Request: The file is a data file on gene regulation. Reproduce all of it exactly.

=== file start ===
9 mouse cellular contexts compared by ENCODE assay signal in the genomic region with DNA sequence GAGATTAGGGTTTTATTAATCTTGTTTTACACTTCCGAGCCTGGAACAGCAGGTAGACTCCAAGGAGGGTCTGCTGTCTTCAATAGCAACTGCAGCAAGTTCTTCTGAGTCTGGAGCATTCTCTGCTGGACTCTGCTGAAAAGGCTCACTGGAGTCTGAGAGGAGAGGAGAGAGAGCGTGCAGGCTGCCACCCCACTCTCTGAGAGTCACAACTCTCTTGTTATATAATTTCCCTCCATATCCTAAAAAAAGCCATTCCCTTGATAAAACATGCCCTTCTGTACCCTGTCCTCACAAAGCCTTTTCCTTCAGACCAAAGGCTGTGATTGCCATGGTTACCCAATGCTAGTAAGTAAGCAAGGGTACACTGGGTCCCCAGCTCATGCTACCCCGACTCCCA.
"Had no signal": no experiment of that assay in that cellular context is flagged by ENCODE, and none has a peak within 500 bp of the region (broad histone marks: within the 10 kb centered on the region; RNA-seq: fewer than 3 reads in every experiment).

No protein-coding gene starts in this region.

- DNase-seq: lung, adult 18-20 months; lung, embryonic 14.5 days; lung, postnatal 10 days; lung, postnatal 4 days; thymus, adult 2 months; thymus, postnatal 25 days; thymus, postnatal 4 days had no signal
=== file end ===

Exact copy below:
9 mouse cellular contexts compared by ENCODE assay signal in the genomic region with DNA sequence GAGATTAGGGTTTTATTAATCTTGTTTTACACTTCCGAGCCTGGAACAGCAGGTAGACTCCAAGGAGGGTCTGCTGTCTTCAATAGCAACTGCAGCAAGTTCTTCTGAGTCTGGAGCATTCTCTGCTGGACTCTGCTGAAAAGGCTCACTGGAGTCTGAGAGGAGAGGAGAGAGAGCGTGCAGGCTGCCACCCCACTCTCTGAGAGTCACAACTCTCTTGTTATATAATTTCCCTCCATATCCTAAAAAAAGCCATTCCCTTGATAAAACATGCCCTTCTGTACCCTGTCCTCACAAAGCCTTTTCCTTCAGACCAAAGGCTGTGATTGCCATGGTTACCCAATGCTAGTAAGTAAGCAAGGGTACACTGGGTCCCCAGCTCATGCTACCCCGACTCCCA.
"Had no signal": no experiment of that assay in that cellular context is flagged by ENCODE, and none has a peak within 500 bp of the region (broad histone marks: within the 10 kb centered on the region; RNA-seq: fewer than 3 reads in every experiment).

No protein-coding gene starts in this region.

- DNase-seq: lung, adult 18-20 months; lung, embryonic 14.5 days; lung, postnatal 10 days; lung, postnatal 4 days; thymus, adult 2 months; thymus, postnatal 25 days; thymus, postnatal 4 days had no signal